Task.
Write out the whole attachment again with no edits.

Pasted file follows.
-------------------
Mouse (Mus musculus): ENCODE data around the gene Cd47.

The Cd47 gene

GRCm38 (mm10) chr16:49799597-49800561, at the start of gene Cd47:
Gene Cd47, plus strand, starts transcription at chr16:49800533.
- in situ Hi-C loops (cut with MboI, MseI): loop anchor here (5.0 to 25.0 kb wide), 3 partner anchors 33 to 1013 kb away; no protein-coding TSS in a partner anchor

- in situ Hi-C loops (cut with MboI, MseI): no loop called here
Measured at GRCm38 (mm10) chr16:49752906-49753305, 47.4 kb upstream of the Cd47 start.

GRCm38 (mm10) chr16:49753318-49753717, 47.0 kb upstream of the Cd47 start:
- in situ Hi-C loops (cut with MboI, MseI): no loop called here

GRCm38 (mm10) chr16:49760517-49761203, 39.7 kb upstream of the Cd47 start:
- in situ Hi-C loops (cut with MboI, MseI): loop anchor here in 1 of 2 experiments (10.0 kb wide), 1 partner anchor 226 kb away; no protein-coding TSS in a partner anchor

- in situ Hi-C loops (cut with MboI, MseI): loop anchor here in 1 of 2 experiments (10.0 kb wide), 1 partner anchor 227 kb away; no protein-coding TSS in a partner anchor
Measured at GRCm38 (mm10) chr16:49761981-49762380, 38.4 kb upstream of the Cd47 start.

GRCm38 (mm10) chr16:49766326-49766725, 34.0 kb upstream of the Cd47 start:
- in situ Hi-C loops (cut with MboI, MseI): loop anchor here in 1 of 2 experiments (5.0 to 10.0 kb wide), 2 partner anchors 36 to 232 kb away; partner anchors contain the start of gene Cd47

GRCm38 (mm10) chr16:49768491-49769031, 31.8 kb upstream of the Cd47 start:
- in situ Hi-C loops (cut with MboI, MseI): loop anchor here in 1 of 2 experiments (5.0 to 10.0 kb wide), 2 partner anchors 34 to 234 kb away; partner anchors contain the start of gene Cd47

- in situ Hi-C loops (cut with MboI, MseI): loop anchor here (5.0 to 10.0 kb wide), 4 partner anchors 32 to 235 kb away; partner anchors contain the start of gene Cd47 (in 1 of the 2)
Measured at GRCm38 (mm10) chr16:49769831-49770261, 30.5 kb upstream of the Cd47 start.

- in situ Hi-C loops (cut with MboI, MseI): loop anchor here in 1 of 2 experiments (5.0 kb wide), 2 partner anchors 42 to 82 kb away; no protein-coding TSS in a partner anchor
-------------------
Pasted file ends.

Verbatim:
Mouse (Mus musculus): ENCODE data around the gene Cd47.

The Cd47 gene

GRCm38 (mm10) chr16:49799597-49800561, at the start of gene Cd47:
Gene Cd47, plus strand, starts transcription at chr16:49800533.
- in situ Hi-C loops (cut with MboI, MseI): loop anchor here (5.0 to 25.0 kb wide), 3 partner anchors 33 to 1013 kb away; no protein-coding TSS in a partner anchor

- in situ Hi-C loops (cut with MboI, MseI): no loop called here
Measured at GRCm38 (mm10) chr16:49752906-49753305, 47.4 kb upstream of the Cd47 start.

GRCm38 (mm10) chr16:49753318-49753717, 47.0 kb upstream of the Cd47 start:
- in situ Hi-C loops (cut with MboI, MseI): no loop called here

GRCm38 (mm10) chr16:49760517-49761203, 39.7 kb upstream of the Cd47 start:
- in situ Hi-C loops (cut with MboI, MseI): loop anchor here in 1 of 2 experiments (10.0 kb wide), 1 partner anchor 226 kb away; no protein-coding TSS in a partner anchor

- in situ Hi-C loops (cut with MboI, MseI): loop anchor here in 1 of 2 experiments (10.0 kb wide), 1 partner anchor 227 kb away; no protein-coding TSS in a partner anchor
Measured at GRCm38 (mm10) chr16:49761981-49762380, 38.4 kb upstream of the Cd47 start.

GRCm38 (mm10) chr16:49766326-49766725, 34.0 kb upstream of the Cd47 start:
- in situ Hi-C loops (cut with MboI, MseI): loop anchor here in 1 of 2 experiments (5.0 to 10.0 kb wide), 2 partner anchors 36 to 232 kb away; partner anchors contain the start of gene Cd47

GRCm38 (mm10) chr16:49768491-49769031, 31.8 kb upstream of the Cd47 start:
- in situ Hi-C loops (cut with MboI, MseI): loop anchor here in 1 of 2 experiments (5.0 to 10.0 kb wide), 2 partner anchors 34 to 234 kb away; partner anchors contain the start of gene Cd47

- in situ Hi-C loops (cut with MboI, MseI): loop anchor here (5.0 to 10.0 kb wide), 4 partner anchors 32 to 235 kb away; partner anchors contain the start of gene Cd47 (in 1 of the 2)
Measured at GRCm38 (mm10) chr16:49769831-49770261, 30.5 kb upstream of the Cd47 start.

- in situ Hi-C loops (cut with MboI, MseI): loop anchor here in 1 of 2 experiments (5.0 kb wide), 2 partner anchors 42 to 82 kb away; no protein-coding TSS in a partner anchor